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Visitors and patients at UCLA hospitals probably won’t notice what’s gone missing from the chili, hamburgers and chicken dishes they order for lunch.
But by putting antibiotic-free ground beef, ground beef patties and chicken breasts on the menus at the university’s Ronald Reagan UCLA Medical Center and UCLA Medical Center in Santa Monica, hospital officials hope to strike a blow against so-called superbugs.
Feeding antibiotics to cows, chicken and pigs is a common practice that enhances growth in the animals but also contributes to the growing problem of antibiotic resistance: when microbes evolve to become impervious to attack, making it more and more difficult for physicians to treat infections.
Bacteria that are susceptible to treatment die off in the presence of antimicrobial medication, allowing other bacteria that are resistant to drugs to thrive -- and endanger patients. Scientists say the process is inevitable, but might be slowed by limiting antibiotic use. The more the drugs are used, the more opportunities arise for resistant bacteria to evolve.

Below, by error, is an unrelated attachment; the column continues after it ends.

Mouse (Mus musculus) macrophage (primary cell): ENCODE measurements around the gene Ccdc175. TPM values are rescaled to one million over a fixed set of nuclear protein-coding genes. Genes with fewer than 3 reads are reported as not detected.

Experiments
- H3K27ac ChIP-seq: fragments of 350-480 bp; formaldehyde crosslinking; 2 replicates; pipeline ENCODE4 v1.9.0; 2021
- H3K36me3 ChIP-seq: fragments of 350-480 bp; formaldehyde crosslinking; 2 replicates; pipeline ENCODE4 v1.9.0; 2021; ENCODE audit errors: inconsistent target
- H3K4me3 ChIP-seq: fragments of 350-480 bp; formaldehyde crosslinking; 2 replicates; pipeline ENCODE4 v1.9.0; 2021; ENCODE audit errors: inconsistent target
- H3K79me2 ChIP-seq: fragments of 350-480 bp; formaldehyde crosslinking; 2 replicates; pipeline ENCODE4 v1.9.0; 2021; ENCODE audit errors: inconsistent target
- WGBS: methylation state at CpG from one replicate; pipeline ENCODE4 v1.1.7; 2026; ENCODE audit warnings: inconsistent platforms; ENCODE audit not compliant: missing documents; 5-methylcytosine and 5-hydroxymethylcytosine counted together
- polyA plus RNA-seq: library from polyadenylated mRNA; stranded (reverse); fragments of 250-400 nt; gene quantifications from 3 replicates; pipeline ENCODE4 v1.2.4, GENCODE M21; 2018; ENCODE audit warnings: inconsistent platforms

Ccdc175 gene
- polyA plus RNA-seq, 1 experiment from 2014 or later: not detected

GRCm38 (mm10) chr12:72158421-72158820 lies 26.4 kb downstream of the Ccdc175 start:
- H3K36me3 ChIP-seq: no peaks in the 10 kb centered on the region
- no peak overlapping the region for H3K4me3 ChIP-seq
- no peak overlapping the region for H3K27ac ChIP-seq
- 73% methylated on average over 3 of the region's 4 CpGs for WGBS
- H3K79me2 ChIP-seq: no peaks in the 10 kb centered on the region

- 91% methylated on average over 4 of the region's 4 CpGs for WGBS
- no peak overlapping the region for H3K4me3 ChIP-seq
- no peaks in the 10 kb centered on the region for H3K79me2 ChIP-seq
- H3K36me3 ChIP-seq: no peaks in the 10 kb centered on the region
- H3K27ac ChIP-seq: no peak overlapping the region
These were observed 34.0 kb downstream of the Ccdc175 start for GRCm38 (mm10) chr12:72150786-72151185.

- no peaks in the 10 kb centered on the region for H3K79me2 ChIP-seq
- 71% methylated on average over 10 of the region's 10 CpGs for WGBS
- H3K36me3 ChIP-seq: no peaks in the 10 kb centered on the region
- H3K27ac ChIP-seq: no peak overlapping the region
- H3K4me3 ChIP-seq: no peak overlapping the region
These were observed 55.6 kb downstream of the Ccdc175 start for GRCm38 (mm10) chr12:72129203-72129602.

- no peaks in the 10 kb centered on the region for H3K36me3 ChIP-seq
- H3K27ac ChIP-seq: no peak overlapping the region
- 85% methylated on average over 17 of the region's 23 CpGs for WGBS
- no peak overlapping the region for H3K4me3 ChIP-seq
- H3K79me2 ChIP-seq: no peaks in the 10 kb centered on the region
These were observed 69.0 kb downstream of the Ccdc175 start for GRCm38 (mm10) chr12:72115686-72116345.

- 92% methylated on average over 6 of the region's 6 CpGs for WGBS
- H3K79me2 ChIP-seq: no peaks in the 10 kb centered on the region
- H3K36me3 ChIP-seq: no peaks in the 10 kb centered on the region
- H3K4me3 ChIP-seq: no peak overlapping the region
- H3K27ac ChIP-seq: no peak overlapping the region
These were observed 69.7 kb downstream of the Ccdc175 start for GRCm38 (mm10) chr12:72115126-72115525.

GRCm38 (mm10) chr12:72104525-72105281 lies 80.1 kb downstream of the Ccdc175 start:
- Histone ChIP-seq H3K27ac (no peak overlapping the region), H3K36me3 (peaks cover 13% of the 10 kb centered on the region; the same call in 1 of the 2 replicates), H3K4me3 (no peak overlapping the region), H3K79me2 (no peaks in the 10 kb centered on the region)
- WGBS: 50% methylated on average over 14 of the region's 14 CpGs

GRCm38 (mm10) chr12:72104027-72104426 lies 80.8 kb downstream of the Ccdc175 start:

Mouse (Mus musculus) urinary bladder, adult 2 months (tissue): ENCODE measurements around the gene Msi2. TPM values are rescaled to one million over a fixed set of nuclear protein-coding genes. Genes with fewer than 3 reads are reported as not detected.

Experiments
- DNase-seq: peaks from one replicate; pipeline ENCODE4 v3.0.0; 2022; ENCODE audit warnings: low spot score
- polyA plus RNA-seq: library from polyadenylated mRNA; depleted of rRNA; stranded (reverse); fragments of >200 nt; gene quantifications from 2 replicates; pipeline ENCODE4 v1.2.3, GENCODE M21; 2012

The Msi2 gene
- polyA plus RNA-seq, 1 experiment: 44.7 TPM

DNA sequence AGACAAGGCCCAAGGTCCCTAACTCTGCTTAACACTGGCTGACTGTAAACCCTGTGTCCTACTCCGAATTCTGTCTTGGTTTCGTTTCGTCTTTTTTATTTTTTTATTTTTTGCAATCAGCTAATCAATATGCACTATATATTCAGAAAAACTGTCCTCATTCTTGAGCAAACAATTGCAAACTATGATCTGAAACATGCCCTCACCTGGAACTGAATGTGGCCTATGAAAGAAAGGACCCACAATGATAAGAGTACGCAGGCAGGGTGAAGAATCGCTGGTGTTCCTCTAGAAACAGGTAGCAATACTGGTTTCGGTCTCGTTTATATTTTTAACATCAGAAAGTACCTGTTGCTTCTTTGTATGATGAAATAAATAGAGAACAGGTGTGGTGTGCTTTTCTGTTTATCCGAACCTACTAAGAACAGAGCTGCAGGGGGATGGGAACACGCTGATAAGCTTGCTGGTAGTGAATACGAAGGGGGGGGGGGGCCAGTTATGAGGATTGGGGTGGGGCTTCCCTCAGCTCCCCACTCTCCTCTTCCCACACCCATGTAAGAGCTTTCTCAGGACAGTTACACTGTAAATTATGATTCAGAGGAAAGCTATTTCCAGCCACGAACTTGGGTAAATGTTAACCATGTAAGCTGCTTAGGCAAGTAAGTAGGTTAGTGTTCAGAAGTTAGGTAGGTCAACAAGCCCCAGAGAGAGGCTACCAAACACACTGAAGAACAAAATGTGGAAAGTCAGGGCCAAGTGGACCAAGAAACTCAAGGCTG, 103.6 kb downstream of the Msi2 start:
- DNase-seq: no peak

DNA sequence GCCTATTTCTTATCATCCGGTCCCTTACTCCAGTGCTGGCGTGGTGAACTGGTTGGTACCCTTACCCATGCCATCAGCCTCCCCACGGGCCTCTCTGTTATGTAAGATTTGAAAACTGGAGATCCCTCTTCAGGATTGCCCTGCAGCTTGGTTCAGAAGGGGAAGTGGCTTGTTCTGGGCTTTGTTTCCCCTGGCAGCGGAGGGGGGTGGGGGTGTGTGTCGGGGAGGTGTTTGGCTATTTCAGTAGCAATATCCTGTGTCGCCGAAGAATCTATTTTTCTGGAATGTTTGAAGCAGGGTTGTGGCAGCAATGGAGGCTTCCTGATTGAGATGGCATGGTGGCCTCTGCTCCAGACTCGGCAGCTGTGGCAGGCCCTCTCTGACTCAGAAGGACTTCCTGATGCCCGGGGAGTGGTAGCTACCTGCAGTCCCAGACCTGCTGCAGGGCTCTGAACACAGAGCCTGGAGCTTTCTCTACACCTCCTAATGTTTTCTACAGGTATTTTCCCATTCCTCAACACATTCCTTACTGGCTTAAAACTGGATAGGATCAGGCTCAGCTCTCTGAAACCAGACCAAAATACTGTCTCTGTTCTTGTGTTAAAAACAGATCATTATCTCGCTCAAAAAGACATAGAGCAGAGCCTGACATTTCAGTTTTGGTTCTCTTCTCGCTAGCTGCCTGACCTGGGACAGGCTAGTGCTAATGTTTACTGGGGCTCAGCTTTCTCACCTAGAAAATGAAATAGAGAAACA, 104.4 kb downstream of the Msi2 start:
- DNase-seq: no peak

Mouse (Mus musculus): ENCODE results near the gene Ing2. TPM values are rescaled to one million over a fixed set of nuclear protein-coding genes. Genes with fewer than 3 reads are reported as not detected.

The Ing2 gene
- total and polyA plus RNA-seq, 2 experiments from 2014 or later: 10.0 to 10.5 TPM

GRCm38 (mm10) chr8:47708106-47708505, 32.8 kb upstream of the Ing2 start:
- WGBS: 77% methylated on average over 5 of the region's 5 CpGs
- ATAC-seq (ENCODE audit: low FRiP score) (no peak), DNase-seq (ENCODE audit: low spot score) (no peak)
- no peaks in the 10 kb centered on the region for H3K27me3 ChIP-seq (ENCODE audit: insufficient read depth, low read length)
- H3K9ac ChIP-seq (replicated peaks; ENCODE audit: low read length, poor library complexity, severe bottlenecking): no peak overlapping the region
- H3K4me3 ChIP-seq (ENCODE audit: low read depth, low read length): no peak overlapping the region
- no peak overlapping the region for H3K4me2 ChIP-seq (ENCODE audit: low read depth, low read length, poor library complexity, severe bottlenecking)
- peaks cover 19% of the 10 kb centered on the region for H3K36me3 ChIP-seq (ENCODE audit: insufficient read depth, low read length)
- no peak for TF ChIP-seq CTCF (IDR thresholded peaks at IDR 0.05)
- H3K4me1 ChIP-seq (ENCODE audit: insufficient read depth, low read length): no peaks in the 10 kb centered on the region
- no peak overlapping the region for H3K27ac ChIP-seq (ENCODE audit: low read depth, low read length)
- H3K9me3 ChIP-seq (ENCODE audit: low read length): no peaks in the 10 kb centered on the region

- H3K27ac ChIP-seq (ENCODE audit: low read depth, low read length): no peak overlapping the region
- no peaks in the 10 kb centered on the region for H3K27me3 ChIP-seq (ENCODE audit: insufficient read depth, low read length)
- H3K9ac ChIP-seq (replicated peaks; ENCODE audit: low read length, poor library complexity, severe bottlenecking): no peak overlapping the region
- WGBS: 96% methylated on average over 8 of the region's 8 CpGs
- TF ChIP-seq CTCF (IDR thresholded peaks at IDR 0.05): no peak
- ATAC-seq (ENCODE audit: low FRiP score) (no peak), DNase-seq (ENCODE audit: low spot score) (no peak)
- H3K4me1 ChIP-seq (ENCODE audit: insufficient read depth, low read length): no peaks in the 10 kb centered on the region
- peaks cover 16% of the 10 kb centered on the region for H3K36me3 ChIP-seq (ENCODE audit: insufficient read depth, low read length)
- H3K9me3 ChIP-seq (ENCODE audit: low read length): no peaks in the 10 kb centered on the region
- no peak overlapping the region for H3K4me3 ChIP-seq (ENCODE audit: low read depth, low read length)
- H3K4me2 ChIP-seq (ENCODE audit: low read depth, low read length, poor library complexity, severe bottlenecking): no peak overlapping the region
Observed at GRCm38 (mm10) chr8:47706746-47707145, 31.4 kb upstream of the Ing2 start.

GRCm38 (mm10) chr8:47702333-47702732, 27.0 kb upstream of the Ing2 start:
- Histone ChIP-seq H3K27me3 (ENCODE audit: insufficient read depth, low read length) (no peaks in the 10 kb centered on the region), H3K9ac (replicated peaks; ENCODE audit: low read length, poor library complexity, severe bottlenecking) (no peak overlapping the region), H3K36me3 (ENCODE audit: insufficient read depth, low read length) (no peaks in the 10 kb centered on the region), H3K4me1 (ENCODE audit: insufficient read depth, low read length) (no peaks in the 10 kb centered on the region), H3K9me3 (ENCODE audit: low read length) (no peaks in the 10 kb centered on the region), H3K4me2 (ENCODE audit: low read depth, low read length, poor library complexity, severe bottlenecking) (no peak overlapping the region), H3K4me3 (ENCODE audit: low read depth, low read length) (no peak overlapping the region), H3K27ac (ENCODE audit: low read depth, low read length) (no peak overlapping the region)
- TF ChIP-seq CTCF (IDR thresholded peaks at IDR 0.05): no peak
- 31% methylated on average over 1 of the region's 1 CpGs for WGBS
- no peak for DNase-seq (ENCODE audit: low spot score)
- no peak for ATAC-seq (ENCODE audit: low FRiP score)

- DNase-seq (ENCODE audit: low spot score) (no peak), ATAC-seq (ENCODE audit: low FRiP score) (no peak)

The FDA plan unveiled Wednesday would finalize a strategy that requires voluntary cooperation from the drug industry.
The more than two dozen manufacturers that supply antibiotics to the meat industry are being asked to remove growth promotion claims on products that are similar to drugs used on humans.
Known as medically important antimicrobials, they include popular drugs such as penicillin and tetracycline. Drugs that have no such equivalents would still be permitted to promote growth in animals. Health experts say these drugs aren't linked to antibiotic resistance in people. www.latimes.com...